Texas Instruments’ new silicon wafer fabrication facility in Richardson, Texas, could easily be mistaken for a typical business expansion. It’s been built to blend in with an adjacent structure that’s been part of the company’s manufacturing arsenal since 2009.
But inside, four shifts of workers wearing white safety suits that resemble hazmat gear move around the clock through the 630,000-square-foot combined clean room space. This sterile environment is where a 400-step process takes place to turn 300 millimeter wafers into some of the world’s most essential technology.
Specialized pods that can weigh the equivalent of three gallons of milk carry production materials around 15 miles of track connecting the two factories. That allows the facilities to operate independently but still work together in unison.
The new plant, known as RFAB2 in Texas Instruments’ parlance, is the company’s latest addition to a global manufacturing footprint that produces billions of analog and embedded processing chips for some 80,000 products. Cars, calculators and industrial machinery all use TI chips.
It also represents TI’s role in an industrywide effort to bring more chip-making to the U.S.—a necessity driven home by pandemic-era supply shortages. By 2025, the first fabrication facility in TI’s planned $30 billion, four-fab investment in Sherman could be producing chips as well.
Setting the stage for success
RFAB2, which began production in September, is 30% larger than TI’s original fab and took two years to complete.
The company is actively hiring as it ramps up production, said Kyle Flessner, TI’s senior vice president of technology and manufacturing group. TI’s job board has 268 openings posted in Richardson as of Thursday.
The fab will eventually employ 800 workers, some of whom will come from TI’s college program.
“We have a very robust internship and new college grad program,” Flessner said. “We leverage that for the majority of our hires.”
TI hires over 1,000 interns every year, and some are invited back or asked to join one of its full-time rotation programs. The company likes to hire candidates with technical backgrounds, which can mean degrees in electrical, mechanical or chemical engineering.
“Earlier career talent is looking to have multiple experiences,” said Brian Dunlap, TI vice president of the 300 mm wafer fab manufacturing operations. “We’re trying to create that work environment … and it’s helping the factory grow.”
The significance of analog chips is key to understanding TI.
Analog chips change real-world signals, such as sound, temperature, pressure or images, into streams of digital data that can be processed by other semiconductors, such as embedded processors, according to a company filing.
“Analog is how we interact with the real world,” Dunlap said. “It allows us to be able to connect to the senses through digital processing in how our chips allow us, as humans, to interact with the world of electronics.”
Embedded processors can be used for combinations of performance, power and cost, acting as a “digital brain.” The Richardson fabs don’t produce embedded processors, though it’s an important business line for TI.
In 2021, TI’s analog division generated over $14 billion in revenue. Embedded accounted for over $3 billion of the company’s $18.3 billion in total revenue.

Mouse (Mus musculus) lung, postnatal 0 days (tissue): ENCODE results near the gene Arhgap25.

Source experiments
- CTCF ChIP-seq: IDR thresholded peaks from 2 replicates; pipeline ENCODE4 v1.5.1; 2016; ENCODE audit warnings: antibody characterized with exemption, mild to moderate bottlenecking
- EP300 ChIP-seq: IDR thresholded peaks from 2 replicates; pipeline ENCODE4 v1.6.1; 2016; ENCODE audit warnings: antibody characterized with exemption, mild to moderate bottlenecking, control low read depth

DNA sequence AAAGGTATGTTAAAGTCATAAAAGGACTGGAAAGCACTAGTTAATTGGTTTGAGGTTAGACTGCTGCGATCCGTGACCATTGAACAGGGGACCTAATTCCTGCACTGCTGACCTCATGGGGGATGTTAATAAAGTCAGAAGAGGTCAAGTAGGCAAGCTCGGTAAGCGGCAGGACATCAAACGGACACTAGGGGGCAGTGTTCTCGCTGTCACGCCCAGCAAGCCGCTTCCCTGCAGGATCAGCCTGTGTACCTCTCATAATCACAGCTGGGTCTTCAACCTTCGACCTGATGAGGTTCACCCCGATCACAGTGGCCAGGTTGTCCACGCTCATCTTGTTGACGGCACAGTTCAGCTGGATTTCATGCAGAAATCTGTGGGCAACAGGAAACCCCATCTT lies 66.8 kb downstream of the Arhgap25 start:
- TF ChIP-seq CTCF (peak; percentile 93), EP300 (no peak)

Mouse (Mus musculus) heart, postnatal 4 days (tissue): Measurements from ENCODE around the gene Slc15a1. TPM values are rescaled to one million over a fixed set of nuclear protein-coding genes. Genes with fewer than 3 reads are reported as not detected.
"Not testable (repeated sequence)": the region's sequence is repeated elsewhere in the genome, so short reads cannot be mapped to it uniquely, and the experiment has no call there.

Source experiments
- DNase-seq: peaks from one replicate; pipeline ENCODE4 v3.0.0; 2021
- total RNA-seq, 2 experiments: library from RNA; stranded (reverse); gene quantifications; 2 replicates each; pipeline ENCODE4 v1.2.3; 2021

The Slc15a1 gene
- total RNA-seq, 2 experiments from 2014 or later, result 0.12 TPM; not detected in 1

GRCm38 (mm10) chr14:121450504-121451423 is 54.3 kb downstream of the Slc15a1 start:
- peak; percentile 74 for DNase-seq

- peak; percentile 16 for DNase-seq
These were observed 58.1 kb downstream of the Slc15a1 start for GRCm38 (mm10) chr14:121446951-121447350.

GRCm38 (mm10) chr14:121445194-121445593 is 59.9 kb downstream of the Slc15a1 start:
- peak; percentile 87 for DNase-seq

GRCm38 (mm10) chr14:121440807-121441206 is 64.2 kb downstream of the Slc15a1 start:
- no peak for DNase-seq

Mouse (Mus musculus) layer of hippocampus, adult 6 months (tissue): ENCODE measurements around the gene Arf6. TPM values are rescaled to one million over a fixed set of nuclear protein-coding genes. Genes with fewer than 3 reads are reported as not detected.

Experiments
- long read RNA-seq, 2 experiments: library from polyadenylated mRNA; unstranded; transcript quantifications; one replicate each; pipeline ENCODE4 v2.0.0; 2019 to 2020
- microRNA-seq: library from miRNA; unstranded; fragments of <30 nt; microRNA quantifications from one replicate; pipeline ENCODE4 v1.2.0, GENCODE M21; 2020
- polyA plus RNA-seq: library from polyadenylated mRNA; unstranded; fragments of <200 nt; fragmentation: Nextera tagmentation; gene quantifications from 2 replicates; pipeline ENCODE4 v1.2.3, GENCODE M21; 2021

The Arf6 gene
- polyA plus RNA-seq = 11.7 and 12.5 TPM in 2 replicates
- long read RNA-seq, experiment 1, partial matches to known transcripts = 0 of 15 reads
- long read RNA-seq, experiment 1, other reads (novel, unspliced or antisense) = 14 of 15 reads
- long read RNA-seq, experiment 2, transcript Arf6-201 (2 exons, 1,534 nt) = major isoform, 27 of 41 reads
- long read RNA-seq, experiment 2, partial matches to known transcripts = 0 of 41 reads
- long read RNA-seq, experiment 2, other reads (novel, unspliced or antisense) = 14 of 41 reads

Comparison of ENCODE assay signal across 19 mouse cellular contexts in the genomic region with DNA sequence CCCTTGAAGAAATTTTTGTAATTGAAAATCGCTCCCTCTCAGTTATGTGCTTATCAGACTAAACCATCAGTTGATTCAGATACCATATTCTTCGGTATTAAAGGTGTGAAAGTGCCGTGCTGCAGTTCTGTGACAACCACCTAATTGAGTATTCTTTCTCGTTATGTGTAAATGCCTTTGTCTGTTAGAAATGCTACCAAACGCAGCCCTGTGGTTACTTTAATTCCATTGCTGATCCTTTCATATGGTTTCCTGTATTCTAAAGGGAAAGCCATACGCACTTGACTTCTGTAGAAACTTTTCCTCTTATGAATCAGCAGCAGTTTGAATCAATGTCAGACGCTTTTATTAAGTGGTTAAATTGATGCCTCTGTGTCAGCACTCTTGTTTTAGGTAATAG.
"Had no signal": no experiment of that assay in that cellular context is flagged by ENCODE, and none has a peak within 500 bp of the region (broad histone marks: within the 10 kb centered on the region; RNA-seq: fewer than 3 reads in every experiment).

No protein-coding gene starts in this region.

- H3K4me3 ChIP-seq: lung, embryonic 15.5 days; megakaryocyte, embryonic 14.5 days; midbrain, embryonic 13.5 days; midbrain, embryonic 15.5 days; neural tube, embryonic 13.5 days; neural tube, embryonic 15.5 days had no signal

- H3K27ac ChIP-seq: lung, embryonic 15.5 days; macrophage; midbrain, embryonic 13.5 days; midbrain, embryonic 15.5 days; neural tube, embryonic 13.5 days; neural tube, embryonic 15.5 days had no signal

Industrial and automotive are two of TI’s core markets and made up 60% of its sales last year.
“Our industrial and automotive customers are increasingly turning to analog and embedded technology to make their end products smarter, safer, more connected and more efficient,” TI head of investor relations David Pahl said on a call with analysts earlier this year.
Electric vehicles, for example, can require three times as many chips as gasoline-powered cars and trucks, Flessner said. Factory automation drives a lot of TI’s industrial business.
Nearly every device that plugs into a wall or contains a battery has a TI chip, Flessner said. Worldwide, the firm has 15 manufacturing sites where tens of billions of chips are produced each year.
Before semiconductors can roll off a line and into products, fabrication plants start with a large, mirrorlike sheet of ultrathin silicon that yields thousands of chips. The Richardson fabs work with 12-inch wafers that are 300 millimeters in diameter.
From those wafers, the combined Richardson fabs are expected to crank out more than 100 million analog chips a day.
TI’s history runs deep in North Texas, spanning more than 90 years and including Jack Kilby’s 1958 invention of the first integrated circuit. Its corporate headquarters is prominent at the intersection of U.S. Highway 75 and Interstate 635 in Dallas, and other company operations dot the local landscape.
“What we get through placing scale in the North Texas area is a greater infrastructure to support our manufacturing needs,” Flessner said.
The new Richardson fab brings the company’s 300 mm wafer facilities to four. Last year, the company added a Micron Technology Inc. semiconductor factory to its portfolio in a $900 million deal. That plant in Lehi, Utah, began producing analog and embedded chips this month.
Construction began in May on the first of the four new fabs planned for Sherman. If all four are built, it would expand TI’s production capabilities to eight 300 mm wafer fabs.
The company’s selection of Sherman a year ago has since spawned other semiconductor-related investment around it.
In June, GlobiTech selected the North Texas city for a new $5 billion plant that will produce silicon wafers. The subsidiary of Taiwan-based GlobalWafers Co. will create 1,500 new jobs. This week, Finisar said it is considering putting a $3 billion silicon wafer plant on its existing Sherman campus where it makes the specialized lasers in Apple’s iPhone facial recognition technology.
“We obviously believe strong companies produce strong communities and strong communities help produce strong companies,” Flessner said.